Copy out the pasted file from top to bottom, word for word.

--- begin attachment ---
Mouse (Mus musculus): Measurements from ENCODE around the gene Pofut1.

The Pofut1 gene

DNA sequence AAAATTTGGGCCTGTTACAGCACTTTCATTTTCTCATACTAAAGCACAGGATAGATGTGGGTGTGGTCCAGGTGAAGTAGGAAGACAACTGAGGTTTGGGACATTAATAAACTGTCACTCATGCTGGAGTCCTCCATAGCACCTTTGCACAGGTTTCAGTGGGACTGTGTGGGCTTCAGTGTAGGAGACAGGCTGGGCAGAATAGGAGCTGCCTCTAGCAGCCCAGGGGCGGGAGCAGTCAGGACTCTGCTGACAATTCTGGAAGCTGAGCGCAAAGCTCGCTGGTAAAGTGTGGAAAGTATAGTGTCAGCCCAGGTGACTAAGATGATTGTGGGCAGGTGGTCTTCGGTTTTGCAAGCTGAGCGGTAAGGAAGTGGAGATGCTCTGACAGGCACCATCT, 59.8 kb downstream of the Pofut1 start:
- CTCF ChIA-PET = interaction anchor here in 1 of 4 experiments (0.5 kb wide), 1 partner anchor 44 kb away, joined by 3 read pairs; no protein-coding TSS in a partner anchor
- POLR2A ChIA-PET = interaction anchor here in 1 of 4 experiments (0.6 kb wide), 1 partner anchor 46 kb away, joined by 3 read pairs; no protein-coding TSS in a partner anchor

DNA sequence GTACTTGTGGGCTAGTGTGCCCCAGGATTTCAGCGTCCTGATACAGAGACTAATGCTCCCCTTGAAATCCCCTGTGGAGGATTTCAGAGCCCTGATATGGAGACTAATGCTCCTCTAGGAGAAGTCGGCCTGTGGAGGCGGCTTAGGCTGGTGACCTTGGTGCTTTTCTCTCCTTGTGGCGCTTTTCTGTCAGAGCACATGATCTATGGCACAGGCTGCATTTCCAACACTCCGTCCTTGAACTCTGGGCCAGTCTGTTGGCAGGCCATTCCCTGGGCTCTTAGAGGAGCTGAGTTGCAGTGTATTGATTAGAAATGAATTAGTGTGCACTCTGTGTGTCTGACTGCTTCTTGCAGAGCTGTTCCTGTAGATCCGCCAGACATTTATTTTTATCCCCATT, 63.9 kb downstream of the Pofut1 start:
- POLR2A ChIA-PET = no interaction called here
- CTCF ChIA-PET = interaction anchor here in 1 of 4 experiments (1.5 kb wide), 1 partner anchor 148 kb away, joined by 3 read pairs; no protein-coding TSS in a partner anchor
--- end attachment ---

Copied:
Mouse (Mus musculus): Measurements from ENCODE around the gene Pofut1.

The Pofut1 gene

DNA sequence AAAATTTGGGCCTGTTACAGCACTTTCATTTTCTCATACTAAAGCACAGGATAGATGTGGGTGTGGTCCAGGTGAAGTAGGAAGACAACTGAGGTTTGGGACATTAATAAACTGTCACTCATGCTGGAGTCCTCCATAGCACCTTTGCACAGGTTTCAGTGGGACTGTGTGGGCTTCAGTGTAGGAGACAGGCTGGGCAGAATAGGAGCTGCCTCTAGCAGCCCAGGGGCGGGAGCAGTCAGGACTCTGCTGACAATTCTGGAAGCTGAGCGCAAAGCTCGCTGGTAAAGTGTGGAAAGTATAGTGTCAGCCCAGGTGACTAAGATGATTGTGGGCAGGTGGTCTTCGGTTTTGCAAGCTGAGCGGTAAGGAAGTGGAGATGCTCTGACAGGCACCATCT, 59.8 kb downstream of the Pofut1 start:
- CTCF ChIA-PET = interaction anchor here in 1 of 4 experiments (0.5 kb wide), 1 partner anchor 44 kb away, joined by 3 read pairs; no protein-coding TSS in a partner anchor
- POLR2A ChIA-PET = interaction anchor here in 1 of 4 experiments (0.6 kb wide), 1 partner anchor 46 kb away, joined by 3 read pairs; no protein-coding TSS in a partner anchor

DNA sequence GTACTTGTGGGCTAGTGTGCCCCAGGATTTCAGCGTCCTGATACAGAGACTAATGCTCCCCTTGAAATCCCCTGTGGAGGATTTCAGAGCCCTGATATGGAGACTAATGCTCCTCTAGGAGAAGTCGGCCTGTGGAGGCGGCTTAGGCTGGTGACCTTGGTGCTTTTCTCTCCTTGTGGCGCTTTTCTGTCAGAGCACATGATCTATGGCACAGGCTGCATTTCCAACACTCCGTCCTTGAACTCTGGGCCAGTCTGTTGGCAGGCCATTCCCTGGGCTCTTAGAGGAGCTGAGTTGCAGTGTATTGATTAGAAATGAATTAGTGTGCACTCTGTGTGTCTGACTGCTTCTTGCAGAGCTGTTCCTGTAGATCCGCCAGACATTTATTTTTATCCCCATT, 63.9 kb downstream of the Pofut1 start:
- POLR2A ChIA-PET = no interaction called here
- CTCF ChIA-PET = interaction anchor here in 1 of 4 experiments (1.5 kb wide), 1 partner anchor 148 kb away, joined by 3 read pairs; no protein-coding TSS in a partner anchor